That's kind of how I feel about discussing the story recently all over social media about a Methodist church up in Minnesota. The initial story was that the wider church was closing down the congregation and telling the old people to go away, so they could re-open a few months later as a re-launched congregation, in the same building.


It came out in a local paper, then the state capital media picked it up, and then . . . it caught fire. Every online platform, it seemed, picked up the story and intensified the pain and injustice, upped the indignation, and passed it along for two, four, sixteen, 256 blogs and webpages to continue the story. It went viral, as the phrase goes.


And like so many viral stories, it turns out to have another side. A couple days after the initial eruption (65,536 and so on of posts and tweets), a few major news outlets sent reporters in to dig deeper, and found out there was more to the story. Also worth noting: in the Methodist church, unlike many other traditions, the local congregation does not own their building, nor pick their pastors. Lots of misunderstandings around that subject, as well.


But I'm not as interested in the sad, not surprising "rest of the story," a narrative which I kind of guessed at, as I read the first fifteen messages I got asking "what do you think about this?" And I've been fairly low key on social media and in the church where I serve in my reactions to the story.


Because I think the real story here is how so many people all over the country leapt directly into the anger and angst and worry over small churches with mostly older worshipers getting closed, or worse (note: #irony) having contemporary worship forced upon them. The original narrative of the viral story was a perfect combo of those horrors: old people pushed out AND the new church having contemporary worship.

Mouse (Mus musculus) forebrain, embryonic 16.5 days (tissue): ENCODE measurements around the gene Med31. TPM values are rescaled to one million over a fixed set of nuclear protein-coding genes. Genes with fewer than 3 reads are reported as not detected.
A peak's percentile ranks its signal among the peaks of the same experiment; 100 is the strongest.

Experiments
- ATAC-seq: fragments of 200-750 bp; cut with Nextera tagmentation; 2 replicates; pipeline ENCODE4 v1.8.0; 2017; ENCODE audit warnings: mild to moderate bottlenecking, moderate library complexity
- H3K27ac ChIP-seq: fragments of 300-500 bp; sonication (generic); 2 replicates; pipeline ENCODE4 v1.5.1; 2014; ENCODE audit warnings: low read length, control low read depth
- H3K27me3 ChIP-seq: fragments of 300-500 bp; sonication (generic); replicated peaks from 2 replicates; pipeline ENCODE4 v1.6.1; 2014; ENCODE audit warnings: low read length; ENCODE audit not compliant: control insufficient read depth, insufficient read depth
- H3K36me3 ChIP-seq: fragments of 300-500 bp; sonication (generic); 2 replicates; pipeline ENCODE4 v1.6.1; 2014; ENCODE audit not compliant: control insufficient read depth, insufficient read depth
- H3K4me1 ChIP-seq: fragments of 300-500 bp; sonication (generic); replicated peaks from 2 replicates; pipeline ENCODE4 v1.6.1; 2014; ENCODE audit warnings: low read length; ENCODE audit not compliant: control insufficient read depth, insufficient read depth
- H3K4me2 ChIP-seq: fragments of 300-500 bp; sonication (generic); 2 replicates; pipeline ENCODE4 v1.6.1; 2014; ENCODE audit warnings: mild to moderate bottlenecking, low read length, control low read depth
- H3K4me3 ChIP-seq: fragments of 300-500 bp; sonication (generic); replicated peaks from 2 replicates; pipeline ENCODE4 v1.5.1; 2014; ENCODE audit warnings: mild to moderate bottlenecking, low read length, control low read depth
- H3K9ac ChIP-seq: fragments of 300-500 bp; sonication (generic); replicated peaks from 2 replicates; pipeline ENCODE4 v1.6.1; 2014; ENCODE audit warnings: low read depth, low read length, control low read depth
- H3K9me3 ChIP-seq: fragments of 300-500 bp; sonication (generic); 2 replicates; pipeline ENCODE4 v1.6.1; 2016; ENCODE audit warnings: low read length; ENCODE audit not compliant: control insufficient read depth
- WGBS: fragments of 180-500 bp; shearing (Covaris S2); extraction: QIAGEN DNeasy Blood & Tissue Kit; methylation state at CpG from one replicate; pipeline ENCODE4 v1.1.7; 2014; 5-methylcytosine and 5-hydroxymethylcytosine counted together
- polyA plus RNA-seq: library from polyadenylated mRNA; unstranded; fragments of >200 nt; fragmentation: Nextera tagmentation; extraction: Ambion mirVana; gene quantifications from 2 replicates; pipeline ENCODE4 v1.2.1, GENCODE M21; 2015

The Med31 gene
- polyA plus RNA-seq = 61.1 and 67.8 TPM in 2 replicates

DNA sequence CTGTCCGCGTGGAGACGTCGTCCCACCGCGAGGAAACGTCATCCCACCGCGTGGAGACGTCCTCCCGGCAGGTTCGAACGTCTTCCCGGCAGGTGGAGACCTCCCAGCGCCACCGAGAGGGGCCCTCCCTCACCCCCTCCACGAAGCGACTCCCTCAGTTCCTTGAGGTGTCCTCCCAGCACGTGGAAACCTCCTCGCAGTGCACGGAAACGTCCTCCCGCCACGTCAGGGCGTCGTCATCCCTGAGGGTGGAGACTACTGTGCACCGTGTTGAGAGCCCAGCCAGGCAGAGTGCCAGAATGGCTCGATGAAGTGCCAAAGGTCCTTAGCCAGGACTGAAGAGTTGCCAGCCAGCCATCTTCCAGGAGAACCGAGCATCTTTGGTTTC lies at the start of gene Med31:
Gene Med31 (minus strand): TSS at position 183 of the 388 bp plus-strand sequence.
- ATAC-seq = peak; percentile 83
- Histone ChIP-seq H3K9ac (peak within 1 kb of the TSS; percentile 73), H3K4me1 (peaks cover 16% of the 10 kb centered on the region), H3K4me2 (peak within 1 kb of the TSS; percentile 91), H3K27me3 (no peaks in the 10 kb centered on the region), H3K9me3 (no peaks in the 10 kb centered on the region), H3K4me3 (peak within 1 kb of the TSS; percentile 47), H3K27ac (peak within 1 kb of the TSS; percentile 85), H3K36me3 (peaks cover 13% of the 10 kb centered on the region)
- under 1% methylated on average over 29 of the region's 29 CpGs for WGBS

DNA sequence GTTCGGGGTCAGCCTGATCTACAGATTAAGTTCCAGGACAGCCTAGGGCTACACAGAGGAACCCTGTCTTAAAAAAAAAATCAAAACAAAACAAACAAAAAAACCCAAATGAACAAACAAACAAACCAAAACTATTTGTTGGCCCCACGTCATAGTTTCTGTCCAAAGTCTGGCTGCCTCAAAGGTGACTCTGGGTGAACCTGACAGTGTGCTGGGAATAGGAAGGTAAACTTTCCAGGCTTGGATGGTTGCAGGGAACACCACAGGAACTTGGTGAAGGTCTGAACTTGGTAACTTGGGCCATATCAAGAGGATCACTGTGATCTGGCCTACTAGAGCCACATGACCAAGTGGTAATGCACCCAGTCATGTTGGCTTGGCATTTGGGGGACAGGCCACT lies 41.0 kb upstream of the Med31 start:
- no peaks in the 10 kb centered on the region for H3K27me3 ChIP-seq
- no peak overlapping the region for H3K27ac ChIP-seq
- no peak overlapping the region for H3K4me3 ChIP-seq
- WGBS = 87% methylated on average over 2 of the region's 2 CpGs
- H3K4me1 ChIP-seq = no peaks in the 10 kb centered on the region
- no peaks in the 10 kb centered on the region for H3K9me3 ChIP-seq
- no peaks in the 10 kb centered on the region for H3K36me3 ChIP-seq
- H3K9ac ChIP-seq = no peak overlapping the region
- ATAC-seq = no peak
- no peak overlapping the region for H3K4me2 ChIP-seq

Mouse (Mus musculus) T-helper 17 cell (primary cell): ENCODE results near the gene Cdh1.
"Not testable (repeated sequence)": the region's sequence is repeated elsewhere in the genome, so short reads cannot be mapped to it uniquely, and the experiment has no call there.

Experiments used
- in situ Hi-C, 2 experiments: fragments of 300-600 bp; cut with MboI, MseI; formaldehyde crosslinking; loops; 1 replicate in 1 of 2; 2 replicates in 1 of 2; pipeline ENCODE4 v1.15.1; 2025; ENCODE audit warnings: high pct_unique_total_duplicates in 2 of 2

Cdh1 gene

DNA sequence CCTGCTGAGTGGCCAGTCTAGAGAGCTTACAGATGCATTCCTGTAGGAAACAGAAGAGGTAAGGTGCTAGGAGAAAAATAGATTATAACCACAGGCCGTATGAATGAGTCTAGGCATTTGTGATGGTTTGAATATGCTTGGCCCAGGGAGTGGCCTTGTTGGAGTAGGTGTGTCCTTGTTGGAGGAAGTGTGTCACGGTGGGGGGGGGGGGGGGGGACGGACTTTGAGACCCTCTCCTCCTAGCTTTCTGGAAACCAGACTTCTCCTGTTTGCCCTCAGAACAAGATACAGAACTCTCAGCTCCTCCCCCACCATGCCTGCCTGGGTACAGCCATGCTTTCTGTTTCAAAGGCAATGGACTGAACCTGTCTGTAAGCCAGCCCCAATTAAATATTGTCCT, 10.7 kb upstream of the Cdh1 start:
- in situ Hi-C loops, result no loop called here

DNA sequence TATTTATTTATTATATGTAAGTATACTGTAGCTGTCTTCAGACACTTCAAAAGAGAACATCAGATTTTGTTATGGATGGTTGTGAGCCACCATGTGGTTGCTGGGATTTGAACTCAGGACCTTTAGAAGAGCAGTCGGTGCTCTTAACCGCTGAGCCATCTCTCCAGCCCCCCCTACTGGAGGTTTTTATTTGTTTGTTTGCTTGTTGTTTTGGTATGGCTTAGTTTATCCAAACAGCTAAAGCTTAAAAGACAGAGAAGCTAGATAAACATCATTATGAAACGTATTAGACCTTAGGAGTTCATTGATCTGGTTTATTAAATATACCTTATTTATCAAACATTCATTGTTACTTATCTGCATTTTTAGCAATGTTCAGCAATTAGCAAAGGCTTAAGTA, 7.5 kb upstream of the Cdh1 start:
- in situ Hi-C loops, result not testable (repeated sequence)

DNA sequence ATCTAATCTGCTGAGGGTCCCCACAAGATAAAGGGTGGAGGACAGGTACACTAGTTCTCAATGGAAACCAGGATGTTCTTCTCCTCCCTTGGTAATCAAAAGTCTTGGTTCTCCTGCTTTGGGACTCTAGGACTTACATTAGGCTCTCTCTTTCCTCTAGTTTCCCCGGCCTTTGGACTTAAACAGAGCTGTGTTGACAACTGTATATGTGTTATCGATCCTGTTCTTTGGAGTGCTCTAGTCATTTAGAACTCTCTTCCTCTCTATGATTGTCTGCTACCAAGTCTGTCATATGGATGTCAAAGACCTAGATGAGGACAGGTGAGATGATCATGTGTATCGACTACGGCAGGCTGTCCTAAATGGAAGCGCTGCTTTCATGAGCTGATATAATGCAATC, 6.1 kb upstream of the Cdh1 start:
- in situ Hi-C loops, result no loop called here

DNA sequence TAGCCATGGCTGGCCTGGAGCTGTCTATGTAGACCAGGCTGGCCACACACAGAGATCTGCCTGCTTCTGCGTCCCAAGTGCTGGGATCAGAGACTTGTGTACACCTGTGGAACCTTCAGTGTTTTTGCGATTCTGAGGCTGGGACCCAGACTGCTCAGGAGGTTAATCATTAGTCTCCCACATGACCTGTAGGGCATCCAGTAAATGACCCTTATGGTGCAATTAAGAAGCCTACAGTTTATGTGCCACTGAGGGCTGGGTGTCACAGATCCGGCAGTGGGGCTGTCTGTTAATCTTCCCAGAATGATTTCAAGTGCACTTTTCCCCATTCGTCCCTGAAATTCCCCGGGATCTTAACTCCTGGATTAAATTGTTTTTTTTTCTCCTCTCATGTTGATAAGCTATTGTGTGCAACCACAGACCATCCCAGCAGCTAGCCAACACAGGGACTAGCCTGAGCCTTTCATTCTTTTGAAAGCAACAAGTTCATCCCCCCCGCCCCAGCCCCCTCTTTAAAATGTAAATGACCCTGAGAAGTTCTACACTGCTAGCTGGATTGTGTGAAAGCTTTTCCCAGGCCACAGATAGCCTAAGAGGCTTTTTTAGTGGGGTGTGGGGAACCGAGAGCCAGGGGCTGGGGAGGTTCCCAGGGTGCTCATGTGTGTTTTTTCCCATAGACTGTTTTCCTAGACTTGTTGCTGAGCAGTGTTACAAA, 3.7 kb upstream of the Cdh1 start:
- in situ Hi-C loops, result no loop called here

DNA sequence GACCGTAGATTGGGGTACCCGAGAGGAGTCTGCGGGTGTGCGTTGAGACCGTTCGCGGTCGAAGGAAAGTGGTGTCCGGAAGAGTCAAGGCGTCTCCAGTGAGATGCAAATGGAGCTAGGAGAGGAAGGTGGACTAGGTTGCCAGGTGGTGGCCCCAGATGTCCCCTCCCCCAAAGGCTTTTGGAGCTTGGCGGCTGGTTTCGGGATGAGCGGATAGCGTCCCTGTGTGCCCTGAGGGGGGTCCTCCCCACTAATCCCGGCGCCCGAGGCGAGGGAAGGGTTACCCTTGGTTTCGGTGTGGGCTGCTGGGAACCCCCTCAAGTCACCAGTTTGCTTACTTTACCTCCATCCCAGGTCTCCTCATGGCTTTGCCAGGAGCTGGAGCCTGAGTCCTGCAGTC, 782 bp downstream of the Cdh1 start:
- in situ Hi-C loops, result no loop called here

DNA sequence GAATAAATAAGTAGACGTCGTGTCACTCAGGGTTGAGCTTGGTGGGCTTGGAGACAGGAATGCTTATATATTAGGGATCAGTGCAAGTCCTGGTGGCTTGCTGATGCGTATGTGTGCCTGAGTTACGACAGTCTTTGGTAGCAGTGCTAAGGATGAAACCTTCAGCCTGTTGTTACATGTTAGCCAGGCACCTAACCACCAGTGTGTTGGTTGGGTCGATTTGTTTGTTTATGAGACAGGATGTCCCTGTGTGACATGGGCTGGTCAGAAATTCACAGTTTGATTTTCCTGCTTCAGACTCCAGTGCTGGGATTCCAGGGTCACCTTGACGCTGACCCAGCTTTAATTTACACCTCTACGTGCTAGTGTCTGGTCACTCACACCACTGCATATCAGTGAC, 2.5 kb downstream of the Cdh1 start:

Look, I am all too aware of how in cases right in my neck of the woods, an organist of thirty years service (and a good one, I would note) meets the new pastor and is told over the first (and last) handshake "thank you for your years of faithful service, and you can enjoy worship now from the pews because we're going in a new direction." I've picked up new members that way. Also by people having their familiar worship overnight becoming very loud and extremely unfamiliar. It's painful at best, and at worst it can be very badly handled . . . though I will say in some ministers' defense that after you've learned there's no upside in a cautious approach, the temptation is there to rip the bandage off in one quick rip.


What is leading to this sorry state of affairs, though, is that traditional worship is struggling in this country. I see various statistics, depending on who's making their case, but it's well known: more churches are having to shut down their pipe organs for lack of players at any price, going to keyboards and simpler music; choirs are more rare, whether in frequency or if they exist in a church at all; outside of liturgical traditions, informality has become its own rigid orthodoxy.


Full disclosure: the church where I serve is hybrid "relaxed traditional" but clearly the latter, with hymnals (yes, I've gotten the post about keeping hymnals, only forty-eleven times) and a choir and bulletins with the service outline across two pages. We've held steady in attendance over the last five years, which is good compared to many of our peers, but not something I'm comfortable with entirely.


The truth, though, is that in general traditional worship has seen staggering losses in attendance over the last decade or two. Yes, there are exceptions, and usually it doesn't take long to figure out the exceptional circumstances at work. And if you want to reach younger people (yes, I know there are exceptions, rare but they exist) you need contemporary worship.


This has created over the last few years a huge tension in churches of all sorts and denominations and non-denominations alike. They don't want to die as a church, but if growth looks like that, then…


Which is where, God willing, I'll pick up next week!


Jeff Gill is a writer, storyteller, and pastor in Licking County; he's been mostly a traditional kind of guy for most of his life, but he's curious, too. Tell him what you've wondered about worship at, or follow @Knapsack on Twitter.